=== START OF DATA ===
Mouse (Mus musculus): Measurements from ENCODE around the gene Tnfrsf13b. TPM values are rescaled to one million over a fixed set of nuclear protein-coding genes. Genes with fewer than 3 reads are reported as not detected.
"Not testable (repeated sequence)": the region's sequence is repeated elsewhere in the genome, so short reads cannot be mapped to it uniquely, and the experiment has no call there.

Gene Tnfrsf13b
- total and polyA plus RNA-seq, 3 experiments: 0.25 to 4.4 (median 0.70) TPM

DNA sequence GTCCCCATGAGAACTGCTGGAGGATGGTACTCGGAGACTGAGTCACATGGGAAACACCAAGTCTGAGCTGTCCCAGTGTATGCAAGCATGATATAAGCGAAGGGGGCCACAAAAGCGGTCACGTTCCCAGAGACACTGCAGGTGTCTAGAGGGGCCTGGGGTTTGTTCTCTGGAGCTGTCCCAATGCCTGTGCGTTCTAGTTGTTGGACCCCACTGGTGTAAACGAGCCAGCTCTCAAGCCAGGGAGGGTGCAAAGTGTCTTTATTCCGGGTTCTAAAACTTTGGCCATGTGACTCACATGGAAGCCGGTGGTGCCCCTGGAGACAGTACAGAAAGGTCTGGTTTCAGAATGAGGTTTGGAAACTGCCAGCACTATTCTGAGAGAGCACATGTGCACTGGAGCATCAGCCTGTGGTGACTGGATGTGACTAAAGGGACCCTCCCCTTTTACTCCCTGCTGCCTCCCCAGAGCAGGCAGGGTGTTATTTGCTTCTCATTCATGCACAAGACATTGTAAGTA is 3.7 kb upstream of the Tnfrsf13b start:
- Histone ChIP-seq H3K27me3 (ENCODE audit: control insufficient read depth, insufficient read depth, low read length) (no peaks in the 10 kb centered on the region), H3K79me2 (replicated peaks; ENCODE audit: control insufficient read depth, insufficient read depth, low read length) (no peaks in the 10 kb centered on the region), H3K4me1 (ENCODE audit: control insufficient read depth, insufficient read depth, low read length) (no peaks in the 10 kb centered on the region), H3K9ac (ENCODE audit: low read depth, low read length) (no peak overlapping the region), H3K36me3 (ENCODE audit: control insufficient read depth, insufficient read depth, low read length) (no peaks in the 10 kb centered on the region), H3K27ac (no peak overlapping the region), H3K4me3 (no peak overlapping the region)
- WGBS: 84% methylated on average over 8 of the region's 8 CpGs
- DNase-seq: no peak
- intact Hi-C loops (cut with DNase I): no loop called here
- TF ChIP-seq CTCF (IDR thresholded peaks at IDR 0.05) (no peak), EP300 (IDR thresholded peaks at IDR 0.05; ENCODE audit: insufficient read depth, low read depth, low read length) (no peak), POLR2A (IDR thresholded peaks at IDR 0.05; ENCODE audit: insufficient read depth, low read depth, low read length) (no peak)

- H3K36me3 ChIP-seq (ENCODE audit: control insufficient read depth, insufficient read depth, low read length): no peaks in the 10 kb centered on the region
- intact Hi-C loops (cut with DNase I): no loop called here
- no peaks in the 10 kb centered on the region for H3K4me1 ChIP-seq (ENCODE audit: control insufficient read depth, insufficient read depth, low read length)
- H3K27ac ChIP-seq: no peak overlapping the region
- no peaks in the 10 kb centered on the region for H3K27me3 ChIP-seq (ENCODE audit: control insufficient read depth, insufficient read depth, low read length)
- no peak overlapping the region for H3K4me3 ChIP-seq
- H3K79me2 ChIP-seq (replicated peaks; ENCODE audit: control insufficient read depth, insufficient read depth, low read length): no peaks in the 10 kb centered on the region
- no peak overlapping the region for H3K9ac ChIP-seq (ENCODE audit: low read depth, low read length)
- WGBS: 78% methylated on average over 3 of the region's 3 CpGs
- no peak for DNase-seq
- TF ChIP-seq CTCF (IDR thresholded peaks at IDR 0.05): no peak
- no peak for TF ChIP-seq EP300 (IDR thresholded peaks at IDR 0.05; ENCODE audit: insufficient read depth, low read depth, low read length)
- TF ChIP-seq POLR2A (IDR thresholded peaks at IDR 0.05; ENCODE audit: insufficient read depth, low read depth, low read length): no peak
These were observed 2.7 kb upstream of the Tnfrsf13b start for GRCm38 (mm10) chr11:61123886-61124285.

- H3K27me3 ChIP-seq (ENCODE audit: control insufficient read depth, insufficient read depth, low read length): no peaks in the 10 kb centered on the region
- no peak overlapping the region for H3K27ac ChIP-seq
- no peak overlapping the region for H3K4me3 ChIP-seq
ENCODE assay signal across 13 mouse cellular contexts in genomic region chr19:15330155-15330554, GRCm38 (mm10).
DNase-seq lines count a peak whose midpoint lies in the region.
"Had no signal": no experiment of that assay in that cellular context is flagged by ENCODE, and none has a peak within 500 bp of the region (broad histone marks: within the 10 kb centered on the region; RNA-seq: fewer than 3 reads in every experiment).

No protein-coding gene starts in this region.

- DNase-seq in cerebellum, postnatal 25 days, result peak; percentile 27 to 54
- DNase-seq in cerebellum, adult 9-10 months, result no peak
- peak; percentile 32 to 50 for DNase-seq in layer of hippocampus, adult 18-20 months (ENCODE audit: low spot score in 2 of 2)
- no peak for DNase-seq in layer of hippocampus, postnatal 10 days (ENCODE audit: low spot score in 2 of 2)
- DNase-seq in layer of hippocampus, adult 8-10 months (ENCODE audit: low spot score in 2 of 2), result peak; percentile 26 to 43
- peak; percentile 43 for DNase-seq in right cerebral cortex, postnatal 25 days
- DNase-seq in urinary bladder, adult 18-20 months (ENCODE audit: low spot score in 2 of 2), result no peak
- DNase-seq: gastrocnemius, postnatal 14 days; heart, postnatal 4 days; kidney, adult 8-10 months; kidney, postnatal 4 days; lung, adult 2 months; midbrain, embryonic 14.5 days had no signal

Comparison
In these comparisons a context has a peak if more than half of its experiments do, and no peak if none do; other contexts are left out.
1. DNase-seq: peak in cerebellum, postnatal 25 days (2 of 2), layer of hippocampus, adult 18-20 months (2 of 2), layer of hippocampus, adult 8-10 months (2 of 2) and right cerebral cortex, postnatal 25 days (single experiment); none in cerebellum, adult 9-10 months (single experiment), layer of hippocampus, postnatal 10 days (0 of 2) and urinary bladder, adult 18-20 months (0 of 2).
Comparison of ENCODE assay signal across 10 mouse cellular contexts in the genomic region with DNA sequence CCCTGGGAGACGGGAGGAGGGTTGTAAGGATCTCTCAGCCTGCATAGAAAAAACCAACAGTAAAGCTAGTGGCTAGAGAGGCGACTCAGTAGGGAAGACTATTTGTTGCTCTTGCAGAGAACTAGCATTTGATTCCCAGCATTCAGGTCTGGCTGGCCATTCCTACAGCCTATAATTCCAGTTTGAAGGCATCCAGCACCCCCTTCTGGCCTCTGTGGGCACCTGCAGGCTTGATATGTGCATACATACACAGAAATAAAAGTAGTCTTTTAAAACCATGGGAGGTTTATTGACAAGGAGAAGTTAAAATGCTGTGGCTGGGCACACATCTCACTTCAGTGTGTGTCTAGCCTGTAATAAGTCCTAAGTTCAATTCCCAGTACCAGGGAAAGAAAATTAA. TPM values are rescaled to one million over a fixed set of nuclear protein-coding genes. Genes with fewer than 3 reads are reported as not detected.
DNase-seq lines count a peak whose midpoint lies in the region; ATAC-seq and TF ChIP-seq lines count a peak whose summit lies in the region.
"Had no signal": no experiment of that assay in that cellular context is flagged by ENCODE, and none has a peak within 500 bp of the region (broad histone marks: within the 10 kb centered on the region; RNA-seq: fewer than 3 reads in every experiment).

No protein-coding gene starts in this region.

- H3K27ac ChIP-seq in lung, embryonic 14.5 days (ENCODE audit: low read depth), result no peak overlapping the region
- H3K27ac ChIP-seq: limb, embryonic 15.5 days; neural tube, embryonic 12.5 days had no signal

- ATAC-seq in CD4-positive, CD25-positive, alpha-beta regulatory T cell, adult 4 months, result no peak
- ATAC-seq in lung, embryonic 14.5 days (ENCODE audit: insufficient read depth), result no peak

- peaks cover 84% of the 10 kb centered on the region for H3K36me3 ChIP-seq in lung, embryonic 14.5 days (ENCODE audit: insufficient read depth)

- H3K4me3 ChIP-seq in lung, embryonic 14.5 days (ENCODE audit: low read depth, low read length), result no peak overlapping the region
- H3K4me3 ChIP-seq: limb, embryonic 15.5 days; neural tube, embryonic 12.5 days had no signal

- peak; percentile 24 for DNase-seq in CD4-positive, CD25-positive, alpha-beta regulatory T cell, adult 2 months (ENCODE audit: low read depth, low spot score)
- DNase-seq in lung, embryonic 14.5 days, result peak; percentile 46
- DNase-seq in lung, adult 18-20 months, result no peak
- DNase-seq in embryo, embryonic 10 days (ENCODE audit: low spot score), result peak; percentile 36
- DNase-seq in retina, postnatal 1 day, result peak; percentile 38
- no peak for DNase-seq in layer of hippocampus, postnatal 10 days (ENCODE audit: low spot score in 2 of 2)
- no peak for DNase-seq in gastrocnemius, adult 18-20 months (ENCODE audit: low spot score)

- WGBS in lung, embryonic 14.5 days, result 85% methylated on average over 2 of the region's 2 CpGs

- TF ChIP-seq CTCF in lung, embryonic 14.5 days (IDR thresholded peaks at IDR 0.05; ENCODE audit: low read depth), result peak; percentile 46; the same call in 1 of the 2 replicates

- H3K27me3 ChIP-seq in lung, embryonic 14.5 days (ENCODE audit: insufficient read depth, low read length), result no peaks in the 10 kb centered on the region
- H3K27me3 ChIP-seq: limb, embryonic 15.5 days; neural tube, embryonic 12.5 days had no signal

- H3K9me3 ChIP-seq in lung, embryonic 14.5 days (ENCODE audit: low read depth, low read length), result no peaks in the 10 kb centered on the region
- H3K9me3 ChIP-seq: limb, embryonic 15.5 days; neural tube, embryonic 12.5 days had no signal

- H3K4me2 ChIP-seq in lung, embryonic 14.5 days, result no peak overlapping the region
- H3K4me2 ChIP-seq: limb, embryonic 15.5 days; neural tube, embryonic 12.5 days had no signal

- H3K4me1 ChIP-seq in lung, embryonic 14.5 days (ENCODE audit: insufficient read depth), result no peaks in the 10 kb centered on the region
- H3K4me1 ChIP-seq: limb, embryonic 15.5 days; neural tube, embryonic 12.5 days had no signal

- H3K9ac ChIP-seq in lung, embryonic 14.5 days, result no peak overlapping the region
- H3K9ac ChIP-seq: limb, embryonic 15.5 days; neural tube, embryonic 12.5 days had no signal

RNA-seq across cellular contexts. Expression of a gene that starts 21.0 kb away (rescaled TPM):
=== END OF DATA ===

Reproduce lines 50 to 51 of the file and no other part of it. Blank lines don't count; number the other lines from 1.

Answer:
- ATAC-seq in lung, embryonic 14.5 days (ENCODE audit: insufficient read depth), result no peak

- peaks cover 84% of the 10 kb centered on the region for H3K36me3 ChIP-seq in lung, embryonic 14.5 days (ENCODE audit: insufficient read depth)